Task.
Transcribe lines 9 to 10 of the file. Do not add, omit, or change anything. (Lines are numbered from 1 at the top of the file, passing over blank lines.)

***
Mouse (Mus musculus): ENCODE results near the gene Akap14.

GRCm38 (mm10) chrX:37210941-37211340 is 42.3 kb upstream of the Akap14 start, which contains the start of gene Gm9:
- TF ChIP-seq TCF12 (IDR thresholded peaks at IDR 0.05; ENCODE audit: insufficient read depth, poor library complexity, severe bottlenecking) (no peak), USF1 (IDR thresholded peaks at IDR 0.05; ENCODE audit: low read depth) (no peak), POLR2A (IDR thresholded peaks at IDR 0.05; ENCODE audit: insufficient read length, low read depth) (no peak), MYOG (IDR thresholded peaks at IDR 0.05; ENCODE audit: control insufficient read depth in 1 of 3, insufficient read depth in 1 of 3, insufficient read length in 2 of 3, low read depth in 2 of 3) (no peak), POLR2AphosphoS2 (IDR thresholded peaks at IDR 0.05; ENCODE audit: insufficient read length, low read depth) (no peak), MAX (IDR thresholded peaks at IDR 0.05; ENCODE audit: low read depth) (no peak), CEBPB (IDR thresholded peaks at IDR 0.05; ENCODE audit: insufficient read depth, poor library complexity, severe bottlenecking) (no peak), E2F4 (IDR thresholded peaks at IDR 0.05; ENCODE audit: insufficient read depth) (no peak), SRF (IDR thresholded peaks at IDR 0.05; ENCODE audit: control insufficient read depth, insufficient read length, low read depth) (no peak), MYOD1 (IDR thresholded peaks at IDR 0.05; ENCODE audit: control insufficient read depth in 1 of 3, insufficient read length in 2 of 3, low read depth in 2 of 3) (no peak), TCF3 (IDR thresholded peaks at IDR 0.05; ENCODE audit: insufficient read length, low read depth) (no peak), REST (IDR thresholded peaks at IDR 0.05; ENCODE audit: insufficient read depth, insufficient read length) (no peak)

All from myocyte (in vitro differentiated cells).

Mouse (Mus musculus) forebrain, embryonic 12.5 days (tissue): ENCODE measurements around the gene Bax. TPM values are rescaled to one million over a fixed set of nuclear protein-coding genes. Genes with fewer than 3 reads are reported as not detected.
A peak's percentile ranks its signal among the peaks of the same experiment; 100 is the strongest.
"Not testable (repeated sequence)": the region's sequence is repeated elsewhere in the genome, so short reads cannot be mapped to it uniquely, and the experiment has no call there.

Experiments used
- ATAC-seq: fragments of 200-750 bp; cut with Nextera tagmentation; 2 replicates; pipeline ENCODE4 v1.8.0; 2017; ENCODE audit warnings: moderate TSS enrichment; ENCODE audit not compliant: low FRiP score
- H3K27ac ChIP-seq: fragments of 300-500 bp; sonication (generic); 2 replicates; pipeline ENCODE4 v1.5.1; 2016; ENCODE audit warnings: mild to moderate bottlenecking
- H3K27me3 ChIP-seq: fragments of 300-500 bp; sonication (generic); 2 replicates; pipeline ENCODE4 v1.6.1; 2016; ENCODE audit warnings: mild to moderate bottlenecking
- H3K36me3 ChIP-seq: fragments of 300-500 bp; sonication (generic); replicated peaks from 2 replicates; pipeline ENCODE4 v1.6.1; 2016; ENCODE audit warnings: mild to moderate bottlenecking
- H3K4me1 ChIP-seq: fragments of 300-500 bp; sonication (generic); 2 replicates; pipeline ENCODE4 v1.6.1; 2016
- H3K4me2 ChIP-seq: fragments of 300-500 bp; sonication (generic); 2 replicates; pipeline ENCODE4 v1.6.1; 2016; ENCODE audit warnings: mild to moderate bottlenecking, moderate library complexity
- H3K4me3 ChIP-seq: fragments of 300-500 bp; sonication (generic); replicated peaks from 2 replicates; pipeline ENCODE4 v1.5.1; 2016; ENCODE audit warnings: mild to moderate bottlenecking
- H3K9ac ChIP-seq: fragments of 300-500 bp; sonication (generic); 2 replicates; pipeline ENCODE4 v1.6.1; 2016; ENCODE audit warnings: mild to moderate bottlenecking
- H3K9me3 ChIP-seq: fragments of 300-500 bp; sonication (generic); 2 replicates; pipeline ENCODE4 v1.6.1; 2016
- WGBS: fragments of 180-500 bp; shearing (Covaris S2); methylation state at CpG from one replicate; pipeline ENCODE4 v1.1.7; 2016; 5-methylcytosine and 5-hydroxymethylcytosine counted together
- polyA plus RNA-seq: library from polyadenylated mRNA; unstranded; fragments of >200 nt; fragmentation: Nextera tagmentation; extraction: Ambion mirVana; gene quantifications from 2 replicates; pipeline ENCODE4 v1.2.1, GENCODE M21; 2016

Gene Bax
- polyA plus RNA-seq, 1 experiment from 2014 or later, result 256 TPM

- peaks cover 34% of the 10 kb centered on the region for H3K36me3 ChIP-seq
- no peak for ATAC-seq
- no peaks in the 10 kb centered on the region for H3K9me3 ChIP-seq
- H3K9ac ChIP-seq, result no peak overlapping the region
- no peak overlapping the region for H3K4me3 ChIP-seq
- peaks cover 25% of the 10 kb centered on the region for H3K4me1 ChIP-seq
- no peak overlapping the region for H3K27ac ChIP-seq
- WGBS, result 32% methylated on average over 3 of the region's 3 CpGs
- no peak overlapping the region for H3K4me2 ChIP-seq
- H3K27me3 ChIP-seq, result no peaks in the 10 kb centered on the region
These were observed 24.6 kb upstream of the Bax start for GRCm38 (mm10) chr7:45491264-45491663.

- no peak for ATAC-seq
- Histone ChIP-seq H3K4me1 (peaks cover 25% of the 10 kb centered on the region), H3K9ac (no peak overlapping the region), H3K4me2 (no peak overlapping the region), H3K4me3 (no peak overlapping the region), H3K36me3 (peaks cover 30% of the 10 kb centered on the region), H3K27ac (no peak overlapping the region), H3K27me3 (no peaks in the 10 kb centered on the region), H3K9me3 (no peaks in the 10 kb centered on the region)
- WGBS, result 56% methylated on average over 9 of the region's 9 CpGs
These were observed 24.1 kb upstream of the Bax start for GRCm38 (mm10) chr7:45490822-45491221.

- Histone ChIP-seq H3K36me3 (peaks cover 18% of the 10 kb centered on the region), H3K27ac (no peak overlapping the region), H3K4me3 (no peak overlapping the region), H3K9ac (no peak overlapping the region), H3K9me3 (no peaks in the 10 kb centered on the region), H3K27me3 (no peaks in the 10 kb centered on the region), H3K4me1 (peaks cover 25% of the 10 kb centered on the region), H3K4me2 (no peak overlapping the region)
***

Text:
- ATAC-seq: fragments of 200-750 bp; cut with Nextera tagmentation; 2 replicates; pipeline ENCODE4 v1.8.0; 2017; ENCODE audit warnings: moderate TSS enrichment; ENCODE audit not compliant: low FRiP score
- H3K27ac ChIP-seq: fragments of 300-500 bp; sonication (generic); 2 replicates; pipeline ENCODE4 v1.5.1; 2016; ENCODE audit warnings: mild to moderate bottlenecking